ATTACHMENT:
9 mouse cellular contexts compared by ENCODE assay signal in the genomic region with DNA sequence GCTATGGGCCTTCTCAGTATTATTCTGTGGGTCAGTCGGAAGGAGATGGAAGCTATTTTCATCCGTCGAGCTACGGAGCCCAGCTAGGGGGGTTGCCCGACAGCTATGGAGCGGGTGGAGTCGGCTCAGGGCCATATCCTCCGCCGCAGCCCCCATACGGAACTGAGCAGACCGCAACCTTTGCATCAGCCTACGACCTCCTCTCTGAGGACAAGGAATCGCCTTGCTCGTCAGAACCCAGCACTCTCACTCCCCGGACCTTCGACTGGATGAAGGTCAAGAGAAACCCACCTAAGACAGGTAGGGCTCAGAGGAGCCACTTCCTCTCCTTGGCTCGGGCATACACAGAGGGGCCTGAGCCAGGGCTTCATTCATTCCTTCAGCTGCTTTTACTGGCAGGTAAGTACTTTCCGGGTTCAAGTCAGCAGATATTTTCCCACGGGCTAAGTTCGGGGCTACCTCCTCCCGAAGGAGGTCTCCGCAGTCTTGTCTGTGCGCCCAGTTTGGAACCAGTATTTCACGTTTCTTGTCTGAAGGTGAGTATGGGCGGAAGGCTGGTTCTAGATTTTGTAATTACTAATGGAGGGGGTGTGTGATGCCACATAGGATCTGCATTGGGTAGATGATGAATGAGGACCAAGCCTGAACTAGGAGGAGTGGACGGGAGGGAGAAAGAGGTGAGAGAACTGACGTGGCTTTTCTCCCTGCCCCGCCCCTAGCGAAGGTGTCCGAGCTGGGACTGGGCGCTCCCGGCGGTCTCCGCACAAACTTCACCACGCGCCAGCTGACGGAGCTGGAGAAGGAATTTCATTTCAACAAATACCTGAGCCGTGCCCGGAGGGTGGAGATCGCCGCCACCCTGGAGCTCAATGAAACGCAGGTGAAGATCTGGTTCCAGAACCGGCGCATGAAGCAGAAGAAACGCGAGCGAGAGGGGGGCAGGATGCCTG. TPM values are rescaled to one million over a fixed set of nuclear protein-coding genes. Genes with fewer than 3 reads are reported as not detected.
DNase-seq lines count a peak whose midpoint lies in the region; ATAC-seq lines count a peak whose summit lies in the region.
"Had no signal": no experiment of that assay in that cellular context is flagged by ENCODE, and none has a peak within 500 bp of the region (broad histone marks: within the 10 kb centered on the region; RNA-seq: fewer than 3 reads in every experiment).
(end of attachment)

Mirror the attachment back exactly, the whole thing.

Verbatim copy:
9 mouse cellular contexts compared by ENCODE assay signal in the genomic region with DNA sequence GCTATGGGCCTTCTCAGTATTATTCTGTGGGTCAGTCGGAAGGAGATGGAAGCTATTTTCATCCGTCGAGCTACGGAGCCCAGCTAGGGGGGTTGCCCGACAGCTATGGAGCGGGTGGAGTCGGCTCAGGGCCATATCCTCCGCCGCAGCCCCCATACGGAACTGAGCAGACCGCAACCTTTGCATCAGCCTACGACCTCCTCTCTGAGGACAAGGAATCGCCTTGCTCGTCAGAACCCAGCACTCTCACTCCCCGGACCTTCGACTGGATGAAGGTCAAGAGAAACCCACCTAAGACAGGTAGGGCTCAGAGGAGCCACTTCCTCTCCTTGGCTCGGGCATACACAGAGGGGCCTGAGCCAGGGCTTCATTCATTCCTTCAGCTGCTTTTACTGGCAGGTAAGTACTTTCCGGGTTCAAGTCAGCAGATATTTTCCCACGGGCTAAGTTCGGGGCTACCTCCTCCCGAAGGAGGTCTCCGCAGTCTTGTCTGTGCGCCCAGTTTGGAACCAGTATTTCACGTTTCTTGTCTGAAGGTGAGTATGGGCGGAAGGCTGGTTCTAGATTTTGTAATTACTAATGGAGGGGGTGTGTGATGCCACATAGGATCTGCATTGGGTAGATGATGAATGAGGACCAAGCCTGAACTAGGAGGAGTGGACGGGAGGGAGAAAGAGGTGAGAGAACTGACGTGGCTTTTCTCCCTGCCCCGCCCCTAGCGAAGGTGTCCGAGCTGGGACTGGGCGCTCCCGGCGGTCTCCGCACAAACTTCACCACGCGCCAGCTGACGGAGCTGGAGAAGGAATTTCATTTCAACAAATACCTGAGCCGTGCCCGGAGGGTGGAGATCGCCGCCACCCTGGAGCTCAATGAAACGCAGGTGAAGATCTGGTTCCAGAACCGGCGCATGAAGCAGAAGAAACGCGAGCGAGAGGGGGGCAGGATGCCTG. TPM values are rescaled to one million over a fixed set of nuclear protein-coding genes. Genes with fewer than 3 reads are reported as not detected.
DNase-seq lines count a peak whose midpoint lies in the region; ATAC-seq lines count a peak whose summit lies in the region.
"Had no signal": no experiment of that assay in that cellular context is flagged by ENCODE, and none has a peak within 500 bp of the region (broad histone marks: within the 10 kb centered on the region; RNA-seq: fewer than 3 reads in every experiment).